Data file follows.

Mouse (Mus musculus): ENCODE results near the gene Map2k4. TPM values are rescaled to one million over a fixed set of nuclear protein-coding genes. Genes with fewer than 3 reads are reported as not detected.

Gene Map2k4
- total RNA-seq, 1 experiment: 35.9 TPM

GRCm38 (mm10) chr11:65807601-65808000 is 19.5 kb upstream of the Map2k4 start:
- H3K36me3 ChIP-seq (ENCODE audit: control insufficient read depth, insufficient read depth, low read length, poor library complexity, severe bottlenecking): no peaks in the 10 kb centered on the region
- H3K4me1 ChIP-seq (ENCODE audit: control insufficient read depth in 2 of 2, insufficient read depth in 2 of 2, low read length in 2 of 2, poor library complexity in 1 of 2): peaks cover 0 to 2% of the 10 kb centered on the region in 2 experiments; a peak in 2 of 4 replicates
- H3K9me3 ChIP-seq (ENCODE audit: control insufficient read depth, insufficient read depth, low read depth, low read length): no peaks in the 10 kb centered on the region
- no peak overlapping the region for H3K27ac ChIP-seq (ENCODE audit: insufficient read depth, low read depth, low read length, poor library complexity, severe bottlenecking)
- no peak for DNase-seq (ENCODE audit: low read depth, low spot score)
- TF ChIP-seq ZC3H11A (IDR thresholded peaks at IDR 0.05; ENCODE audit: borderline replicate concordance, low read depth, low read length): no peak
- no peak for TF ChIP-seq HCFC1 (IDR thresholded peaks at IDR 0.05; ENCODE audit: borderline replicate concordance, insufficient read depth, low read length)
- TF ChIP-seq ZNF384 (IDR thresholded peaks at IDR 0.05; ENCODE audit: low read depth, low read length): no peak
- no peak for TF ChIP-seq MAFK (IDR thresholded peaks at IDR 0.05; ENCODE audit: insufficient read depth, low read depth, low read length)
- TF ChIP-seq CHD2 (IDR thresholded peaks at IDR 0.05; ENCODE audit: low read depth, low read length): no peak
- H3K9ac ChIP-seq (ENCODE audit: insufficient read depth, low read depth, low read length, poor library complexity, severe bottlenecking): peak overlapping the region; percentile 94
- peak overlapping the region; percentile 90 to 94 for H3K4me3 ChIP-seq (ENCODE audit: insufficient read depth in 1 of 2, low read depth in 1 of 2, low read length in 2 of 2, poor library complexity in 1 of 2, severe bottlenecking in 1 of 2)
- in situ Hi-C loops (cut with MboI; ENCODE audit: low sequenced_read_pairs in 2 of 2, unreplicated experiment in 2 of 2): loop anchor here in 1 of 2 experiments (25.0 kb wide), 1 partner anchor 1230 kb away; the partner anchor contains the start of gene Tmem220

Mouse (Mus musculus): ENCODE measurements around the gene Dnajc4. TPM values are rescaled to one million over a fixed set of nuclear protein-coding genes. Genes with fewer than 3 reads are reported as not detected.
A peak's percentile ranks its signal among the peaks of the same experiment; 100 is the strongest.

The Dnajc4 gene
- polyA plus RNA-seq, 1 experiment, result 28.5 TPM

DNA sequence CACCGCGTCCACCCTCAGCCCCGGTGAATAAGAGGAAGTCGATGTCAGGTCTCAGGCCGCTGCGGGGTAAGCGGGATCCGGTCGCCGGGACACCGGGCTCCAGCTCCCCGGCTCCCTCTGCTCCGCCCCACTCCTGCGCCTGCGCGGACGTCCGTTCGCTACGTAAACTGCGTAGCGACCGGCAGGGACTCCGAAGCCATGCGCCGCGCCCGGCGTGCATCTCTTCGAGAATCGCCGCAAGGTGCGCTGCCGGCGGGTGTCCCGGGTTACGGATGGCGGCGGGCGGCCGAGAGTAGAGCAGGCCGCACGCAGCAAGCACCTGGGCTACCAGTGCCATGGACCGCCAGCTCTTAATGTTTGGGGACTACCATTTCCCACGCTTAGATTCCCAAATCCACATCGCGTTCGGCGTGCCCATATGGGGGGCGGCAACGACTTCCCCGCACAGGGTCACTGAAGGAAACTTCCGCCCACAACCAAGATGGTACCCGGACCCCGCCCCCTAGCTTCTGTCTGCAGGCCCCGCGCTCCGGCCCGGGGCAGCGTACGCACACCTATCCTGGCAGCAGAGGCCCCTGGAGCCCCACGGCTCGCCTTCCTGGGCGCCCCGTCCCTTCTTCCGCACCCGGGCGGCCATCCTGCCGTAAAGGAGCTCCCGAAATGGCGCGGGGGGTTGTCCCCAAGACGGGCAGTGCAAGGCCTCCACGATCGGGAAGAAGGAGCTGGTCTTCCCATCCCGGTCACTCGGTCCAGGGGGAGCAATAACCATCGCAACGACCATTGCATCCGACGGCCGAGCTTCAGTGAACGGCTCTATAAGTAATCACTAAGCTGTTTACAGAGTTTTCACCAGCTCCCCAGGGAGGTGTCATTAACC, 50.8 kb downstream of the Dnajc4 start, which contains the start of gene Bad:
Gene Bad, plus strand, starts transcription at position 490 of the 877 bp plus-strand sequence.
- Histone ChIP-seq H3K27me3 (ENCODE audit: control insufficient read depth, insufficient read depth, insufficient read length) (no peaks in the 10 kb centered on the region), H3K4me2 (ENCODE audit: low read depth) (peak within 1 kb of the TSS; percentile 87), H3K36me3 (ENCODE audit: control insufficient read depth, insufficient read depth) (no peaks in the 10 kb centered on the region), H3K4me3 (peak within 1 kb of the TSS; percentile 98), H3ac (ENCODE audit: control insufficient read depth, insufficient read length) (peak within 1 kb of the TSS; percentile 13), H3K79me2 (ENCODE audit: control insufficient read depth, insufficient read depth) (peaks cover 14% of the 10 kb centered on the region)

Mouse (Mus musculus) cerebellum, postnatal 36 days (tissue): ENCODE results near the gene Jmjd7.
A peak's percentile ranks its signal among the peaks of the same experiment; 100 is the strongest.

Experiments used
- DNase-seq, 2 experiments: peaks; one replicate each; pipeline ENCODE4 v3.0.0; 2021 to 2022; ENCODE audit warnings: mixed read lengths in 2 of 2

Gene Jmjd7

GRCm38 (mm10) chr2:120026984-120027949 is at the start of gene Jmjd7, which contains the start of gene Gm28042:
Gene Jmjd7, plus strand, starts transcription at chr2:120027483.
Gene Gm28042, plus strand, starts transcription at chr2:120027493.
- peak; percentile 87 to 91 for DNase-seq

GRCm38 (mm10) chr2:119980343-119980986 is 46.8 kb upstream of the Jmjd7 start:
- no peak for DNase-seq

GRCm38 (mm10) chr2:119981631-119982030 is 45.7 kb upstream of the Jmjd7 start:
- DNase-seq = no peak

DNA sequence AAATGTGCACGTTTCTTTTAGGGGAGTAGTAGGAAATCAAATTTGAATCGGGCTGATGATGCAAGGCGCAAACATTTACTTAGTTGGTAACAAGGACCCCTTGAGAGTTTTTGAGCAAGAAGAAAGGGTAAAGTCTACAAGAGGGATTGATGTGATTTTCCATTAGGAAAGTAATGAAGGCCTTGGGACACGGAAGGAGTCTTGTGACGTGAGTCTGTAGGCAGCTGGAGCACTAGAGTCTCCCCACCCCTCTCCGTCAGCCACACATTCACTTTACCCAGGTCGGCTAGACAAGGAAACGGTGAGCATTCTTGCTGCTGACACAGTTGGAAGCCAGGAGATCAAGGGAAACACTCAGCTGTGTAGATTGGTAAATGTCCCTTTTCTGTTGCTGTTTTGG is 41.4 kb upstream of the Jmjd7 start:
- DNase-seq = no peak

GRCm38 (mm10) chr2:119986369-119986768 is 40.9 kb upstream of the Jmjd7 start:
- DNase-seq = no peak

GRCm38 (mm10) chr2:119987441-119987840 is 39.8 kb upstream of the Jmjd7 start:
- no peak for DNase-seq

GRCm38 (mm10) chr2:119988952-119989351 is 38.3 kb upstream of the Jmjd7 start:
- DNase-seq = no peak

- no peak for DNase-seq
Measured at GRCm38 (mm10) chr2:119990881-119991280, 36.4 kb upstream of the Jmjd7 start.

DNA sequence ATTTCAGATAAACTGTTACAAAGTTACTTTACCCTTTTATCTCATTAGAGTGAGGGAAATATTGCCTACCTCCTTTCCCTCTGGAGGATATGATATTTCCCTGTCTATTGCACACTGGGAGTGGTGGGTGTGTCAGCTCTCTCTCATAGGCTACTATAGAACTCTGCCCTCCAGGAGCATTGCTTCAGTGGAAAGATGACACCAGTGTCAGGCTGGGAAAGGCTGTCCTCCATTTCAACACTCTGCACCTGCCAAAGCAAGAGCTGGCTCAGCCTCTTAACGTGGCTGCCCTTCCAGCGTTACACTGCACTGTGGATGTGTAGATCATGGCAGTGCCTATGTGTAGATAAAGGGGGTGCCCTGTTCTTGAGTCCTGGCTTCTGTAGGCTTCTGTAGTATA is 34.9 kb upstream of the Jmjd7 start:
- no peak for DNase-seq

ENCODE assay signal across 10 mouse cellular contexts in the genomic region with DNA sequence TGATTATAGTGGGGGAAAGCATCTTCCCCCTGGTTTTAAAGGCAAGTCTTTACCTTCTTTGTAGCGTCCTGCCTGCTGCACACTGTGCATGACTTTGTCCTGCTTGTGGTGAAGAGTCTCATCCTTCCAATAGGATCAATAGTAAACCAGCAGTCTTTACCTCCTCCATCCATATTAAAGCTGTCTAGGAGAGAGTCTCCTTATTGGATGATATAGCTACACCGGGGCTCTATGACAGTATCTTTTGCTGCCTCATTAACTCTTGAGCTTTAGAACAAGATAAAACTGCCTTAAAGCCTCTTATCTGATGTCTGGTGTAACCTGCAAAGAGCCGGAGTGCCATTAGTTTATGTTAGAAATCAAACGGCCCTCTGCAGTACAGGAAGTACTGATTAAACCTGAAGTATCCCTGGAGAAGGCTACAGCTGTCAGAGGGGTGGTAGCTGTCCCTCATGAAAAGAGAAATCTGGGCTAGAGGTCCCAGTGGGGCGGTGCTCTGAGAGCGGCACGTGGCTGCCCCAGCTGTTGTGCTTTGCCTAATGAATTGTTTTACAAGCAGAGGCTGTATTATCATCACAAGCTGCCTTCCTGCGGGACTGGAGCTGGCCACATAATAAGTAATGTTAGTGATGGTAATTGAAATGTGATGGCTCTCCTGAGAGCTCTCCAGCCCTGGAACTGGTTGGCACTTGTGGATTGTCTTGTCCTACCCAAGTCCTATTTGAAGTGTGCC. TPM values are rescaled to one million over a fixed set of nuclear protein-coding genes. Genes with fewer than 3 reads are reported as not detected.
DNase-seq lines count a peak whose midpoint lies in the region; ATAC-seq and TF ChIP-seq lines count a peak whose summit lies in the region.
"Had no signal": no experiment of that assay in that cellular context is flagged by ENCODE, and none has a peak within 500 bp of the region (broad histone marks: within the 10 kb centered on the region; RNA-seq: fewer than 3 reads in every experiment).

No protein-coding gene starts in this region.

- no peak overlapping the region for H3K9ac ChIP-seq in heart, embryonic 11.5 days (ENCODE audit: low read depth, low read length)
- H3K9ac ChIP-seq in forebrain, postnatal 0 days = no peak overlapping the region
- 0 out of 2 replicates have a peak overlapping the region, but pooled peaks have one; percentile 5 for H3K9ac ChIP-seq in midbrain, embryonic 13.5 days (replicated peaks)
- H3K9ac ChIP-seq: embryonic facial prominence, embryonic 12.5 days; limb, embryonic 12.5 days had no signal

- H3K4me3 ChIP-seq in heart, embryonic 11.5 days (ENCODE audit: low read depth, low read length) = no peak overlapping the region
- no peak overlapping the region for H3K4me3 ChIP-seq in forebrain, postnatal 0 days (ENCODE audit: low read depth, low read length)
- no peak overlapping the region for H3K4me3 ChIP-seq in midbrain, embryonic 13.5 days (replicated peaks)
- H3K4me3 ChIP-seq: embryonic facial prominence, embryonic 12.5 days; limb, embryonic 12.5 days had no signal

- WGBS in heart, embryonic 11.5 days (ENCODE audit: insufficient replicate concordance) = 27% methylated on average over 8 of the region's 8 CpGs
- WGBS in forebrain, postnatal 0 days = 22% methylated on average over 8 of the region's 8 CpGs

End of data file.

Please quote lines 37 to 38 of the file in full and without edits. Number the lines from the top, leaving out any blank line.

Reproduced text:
- DNase-seq = no peak

DNA sequence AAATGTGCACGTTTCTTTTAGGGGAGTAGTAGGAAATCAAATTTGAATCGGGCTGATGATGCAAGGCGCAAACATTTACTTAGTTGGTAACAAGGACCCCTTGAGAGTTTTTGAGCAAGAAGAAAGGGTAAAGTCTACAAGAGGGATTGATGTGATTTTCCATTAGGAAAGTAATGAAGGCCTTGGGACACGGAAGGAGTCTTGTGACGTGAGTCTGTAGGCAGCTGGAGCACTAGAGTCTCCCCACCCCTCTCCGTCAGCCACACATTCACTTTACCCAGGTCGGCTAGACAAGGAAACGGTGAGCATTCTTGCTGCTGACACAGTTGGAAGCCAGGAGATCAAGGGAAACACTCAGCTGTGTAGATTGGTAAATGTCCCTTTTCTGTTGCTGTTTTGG is 41.4 kb upstream of the Jmjd7 start: